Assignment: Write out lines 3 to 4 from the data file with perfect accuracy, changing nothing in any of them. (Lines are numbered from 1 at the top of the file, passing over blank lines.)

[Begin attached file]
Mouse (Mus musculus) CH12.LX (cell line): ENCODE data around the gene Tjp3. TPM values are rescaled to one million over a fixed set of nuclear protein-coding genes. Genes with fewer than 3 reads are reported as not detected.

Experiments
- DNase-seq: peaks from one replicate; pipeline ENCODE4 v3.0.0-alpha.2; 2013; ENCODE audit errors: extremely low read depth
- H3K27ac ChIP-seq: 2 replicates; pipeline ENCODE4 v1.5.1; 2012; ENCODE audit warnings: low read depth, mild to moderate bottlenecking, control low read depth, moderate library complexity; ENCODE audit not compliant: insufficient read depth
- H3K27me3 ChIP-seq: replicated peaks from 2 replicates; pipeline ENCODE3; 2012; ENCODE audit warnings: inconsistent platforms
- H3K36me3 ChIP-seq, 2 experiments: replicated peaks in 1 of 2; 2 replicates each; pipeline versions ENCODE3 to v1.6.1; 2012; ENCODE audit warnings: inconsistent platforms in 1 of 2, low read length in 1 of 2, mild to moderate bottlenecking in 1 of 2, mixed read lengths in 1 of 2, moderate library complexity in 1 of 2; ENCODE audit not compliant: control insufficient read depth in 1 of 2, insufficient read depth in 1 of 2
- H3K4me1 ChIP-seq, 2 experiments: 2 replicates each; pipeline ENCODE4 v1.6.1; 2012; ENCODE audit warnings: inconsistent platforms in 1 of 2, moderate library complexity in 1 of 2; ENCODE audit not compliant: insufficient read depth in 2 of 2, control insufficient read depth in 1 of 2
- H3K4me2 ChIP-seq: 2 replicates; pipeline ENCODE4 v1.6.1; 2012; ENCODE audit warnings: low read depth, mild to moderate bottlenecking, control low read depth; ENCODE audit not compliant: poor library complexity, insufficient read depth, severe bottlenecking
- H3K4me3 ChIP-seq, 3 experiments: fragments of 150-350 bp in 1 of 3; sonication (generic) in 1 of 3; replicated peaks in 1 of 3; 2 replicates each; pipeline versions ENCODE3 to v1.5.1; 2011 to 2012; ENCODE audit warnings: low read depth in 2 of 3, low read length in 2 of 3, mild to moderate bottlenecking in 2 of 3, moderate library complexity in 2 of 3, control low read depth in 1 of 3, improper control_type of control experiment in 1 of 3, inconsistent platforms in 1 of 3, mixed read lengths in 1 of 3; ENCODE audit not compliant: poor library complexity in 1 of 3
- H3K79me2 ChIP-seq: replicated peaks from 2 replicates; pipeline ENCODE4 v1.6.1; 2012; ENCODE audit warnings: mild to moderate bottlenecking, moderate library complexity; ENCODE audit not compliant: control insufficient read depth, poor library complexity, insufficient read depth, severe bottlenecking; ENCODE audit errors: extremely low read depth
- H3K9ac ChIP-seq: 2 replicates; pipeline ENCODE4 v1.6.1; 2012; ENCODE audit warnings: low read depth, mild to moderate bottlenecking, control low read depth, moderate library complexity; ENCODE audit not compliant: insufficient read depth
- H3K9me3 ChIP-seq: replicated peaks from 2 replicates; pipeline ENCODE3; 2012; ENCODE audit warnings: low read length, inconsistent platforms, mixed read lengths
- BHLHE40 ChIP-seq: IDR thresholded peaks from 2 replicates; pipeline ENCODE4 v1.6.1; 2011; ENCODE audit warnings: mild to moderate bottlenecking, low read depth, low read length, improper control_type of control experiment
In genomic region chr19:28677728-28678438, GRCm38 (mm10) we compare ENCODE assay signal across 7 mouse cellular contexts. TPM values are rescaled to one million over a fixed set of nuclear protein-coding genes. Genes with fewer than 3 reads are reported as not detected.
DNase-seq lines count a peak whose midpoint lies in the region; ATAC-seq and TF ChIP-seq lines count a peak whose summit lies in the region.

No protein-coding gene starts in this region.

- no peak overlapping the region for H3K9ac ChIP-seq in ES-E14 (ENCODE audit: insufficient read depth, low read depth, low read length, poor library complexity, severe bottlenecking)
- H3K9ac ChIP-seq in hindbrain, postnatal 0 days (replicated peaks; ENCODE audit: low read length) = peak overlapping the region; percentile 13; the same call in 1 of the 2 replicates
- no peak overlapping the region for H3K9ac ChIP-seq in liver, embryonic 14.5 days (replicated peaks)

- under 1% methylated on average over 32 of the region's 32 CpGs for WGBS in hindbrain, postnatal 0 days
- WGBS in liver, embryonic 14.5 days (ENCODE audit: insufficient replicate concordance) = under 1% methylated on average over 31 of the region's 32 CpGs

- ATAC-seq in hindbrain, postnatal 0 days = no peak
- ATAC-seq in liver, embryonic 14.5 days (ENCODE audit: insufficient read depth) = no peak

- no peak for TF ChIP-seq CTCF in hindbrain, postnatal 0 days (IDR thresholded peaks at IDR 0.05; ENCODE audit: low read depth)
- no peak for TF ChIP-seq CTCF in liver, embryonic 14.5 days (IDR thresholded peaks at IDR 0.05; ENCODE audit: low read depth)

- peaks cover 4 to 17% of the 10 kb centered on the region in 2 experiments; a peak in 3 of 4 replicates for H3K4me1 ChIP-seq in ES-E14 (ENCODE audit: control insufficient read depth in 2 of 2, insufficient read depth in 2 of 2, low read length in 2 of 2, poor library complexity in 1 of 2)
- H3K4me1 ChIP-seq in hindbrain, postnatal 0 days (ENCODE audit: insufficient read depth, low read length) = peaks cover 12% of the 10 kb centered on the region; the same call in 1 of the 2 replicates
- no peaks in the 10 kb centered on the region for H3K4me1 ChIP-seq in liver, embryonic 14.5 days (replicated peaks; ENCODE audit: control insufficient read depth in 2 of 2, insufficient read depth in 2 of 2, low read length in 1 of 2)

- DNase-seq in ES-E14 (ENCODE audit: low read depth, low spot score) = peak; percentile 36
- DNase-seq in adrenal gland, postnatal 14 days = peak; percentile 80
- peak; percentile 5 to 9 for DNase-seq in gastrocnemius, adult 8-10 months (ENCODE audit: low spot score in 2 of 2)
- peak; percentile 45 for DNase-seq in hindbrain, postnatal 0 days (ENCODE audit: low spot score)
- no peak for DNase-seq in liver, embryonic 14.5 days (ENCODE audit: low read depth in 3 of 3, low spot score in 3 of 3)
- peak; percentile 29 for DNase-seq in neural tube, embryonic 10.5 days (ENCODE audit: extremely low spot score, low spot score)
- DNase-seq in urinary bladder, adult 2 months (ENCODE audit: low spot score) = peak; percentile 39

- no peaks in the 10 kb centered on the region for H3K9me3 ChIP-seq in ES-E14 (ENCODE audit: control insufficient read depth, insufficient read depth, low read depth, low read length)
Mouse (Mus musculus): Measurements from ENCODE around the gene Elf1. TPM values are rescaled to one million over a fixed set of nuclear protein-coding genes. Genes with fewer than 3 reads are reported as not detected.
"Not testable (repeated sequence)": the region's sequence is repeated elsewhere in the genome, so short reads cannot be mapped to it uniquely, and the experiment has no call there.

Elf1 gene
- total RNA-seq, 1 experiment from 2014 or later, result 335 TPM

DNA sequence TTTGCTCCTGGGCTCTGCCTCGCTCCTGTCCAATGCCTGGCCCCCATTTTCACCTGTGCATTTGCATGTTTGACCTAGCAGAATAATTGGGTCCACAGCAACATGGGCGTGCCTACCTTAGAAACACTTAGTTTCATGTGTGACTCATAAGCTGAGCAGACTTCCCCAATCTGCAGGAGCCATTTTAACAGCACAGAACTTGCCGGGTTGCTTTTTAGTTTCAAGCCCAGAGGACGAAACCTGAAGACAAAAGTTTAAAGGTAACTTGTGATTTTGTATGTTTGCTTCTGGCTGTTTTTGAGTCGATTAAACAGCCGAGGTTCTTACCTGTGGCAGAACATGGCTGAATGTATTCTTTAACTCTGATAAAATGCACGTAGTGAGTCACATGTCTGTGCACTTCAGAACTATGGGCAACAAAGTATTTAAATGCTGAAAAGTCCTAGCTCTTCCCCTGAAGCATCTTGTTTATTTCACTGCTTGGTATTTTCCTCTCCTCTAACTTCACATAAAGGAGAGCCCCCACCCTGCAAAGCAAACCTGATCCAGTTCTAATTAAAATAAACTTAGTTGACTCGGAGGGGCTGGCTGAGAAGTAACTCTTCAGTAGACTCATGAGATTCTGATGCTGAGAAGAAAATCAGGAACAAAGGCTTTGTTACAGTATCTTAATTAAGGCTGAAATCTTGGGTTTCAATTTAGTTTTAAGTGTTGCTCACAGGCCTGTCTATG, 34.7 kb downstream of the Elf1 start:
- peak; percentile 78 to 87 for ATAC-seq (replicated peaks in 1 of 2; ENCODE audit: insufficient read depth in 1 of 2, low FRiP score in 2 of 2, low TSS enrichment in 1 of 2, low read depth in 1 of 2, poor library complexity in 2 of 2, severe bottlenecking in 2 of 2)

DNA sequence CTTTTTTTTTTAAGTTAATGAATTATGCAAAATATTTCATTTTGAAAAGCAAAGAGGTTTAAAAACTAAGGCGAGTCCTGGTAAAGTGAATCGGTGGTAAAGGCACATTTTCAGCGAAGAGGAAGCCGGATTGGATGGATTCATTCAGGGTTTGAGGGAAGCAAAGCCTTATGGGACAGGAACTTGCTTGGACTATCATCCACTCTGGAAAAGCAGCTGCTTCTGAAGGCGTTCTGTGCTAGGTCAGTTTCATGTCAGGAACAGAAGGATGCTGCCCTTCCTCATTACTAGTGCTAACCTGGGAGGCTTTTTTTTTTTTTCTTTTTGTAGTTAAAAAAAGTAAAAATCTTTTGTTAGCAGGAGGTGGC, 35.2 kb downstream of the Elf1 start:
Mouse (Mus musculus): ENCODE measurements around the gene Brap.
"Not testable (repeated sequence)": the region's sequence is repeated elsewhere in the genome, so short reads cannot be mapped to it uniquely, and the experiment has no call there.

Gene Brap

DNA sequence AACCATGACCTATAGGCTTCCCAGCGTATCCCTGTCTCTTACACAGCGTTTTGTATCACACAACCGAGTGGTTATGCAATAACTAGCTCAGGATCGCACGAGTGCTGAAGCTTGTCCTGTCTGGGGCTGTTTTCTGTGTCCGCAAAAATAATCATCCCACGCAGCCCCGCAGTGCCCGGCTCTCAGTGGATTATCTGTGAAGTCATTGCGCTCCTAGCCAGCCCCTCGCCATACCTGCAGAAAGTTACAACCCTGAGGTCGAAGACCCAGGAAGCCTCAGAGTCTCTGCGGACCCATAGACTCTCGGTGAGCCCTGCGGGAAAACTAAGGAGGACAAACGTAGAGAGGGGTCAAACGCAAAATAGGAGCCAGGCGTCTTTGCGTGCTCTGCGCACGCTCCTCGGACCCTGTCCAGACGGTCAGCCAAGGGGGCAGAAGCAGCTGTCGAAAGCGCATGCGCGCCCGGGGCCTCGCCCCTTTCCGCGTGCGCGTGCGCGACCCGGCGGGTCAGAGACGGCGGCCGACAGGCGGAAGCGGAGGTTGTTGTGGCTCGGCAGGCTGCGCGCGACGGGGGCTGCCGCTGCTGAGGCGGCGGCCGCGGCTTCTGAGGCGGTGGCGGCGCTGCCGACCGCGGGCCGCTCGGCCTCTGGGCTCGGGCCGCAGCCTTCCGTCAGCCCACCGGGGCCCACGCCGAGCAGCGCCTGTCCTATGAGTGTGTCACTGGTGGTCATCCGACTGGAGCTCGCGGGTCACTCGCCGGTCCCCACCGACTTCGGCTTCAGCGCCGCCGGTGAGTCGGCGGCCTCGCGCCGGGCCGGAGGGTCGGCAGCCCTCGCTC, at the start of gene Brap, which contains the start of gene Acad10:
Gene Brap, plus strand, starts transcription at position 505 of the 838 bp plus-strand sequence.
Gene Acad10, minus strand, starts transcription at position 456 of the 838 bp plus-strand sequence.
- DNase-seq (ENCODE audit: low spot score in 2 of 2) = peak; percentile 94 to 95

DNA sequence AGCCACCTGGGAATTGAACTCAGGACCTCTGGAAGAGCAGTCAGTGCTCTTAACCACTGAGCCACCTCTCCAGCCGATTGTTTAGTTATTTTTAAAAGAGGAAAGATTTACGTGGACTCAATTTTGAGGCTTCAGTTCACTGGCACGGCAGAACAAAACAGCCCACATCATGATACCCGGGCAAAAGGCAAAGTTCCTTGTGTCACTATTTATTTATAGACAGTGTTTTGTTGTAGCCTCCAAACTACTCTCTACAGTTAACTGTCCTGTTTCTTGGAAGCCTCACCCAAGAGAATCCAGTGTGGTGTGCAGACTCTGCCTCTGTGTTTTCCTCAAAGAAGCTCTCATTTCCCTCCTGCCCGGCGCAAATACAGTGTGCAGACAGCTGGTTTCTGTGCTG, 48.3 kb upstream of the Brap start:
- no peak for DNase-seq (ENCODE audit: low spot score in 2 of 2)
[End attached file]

- DNase-seq: peaks from one replicate; pipeline ENCODE4 v3.0.0-alpha.2; 2013; ENCODE audit errors: extremely low read depth
- H3K27ac ChIP-seq: 2 replicates; pipeline ENCODE4 v1.5.1; 2012; ENCODE audit warnings: low read depth, mild to moderate bottlenecking, control low read depth, moderate library complexity; ENCODE audit not compliant: insufficient read depth